Phrase 'government-centered society' repeated several times as Republican presidential candidate recites litany of economic ills
March 31, 2012 4:00 AM
Steven Senne/Associated Press
Former Massachusetts Gov. Mitt Romney gets two thumbs up from a supporter in Fond du Lac, Wis., as Secret Service agents look on Friday.
By James O'Toole Pittsburgh Post-Gazette
APPLETON, Wis. -- Taking the stage with a new ally and a new stump speech, Mitt Romney pledged to turn the country away from "a government-centered society" to the "opportunity society" rooted in the lessons of his experience as a businessman.
In an appearance at Lawrence University, the Republican front-runner renewed his characterization of the Obama administration as a threat to free enterprise while offering a broad, thematic outline of his own goals for the economy.
It was Mr. Romney's first campaign appearance in Wisconsin, a state that votes Tuesday along with Maryland and the District of Columbia, in contests that are expected to further pad his delegate lead in the GOP nomination sweepstakes. The former Massachusetts governor was introduced here by Rep. Paul Ryan, the influential Wisconsin congressman who chairs the House Budget Committee, hours after the lawmaker had endorsed him. Mr. Ryan's backing buttressed the front-runner's conservative credentials against GOP rivals who continue to make the argument that the former Massachusetts governor is too moderate to appeal to the party's increasingly conservative base.
"The choice before us could not be more profound. Barack Obama and I have fundamentally different visions for America," Mr. Romney said before the university crowd, "He has spent the last four years laying the foundation for a new government-centered society. I will spend the next four years rebuilding the foundation of our opportunity society, led by free people and free enterprises."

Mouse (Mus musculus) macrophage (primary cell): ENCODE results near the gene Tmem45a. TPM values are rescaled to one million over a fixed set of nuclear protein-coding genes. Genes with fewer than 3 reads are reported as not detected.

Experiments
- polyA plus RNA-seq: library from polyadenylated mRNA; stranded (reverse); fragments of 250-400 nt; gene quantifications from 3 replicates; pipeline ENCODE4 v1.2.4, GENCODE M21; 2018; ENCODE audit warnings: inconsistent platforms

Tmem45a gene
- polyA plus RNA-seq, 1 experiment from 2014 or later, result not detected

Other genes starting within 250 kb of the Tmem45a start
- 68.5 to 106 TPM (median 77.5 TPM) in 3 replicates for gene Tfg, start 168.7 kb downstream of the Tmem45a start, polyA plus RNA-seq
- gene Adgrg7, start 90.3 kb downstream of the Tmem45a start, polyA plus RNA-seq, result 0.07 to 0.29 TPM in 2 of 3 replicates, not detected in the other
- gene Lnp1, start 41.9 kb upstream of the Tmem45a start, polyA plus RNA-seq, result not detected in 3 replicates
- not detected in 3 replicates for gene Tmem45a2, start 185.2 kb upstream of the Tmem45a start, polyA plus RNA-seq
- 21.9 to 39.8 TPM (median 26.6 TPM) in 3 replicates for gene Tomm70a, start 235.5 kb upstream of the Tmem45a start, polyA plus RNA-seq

Mr. Romney repeated the phrase "government-centered society" several times as he recited a litany of economic ills that have coincided with the Obama administration.
"In Barack Obama's government-centered society," he argued, "tax increases become not only a necessity but also a desired tool for social justice."
While Democrats have taken cautious encouragement from recent improvements in a variety of economic indicators, Mr. Romney reminded the crowd of several hundred of the economy's continuing ills.
"Long-term unemployment is the worst since the Great Depression. Over 46 million Americans are now living in poverty, more than ever before in our nation's history. In households with single moms, over 30 percent are living in poverty," he said.
And -- confronting an issue that Democrats hope to use against the opponent of auto bailouts -- he said, "Over 2,000 Chrysler and GM dealerships have closed, and 22 automobile manufacturing plants have been shuttered or idled."
Painting the man he hopes to oppose in November as an opponent of free enterprise, he said, "Out-of-touch liberals like Barack Obama say they want a strong economy, but they really don't like businesses very much. ... So it's like saying you love omelets but don't like eggs."
And in rhetoric that echoed the tea party critique of the administration, Mr. Romney said, "One must ask whether we will still be a free enterprise nation and whether we will still have economic freedom. America is on the cusp of having a government-run economy. President Obama is transforming America into something very different than the land of the free and the land of opportunity."
Former Sen. Rick Santorum and former House speaker Newt Gingrich were campaigning elsewhere in the state, which hosts what is considered the only one of the three Tuesday contests in which Mr. Romney is not considered a prohibitive favorite. A new NBC News/Marist poll, however, showed the former governor with a 40-33 percent lead over Mr. Santorum here, with Mr. Gingrich and Texas Rep. Ron Paul well behind.
In an interview with CNN, Mr. Santorum continued to insist that Mr. Romney would be a fatally flawed candidate in the context of the debate on health care spotlighted by this week's Supreme Court arguments.
"This is a colossal issue, and it's the issue that Gov. Romney is the least qualified to make because he was the author of the blueprint of Obamacare," Mr. Santorum said.
"This is a major problem when the huge Achilles heel of this president, where three-quarters of the American public disagree with this mandate, and ... yet Gov. Romney started the ball rolling in Massachusetts and then advocated for this mandate at the federal level. Frankly, I think he'll be destroyed by President Obama on this issue come the fall."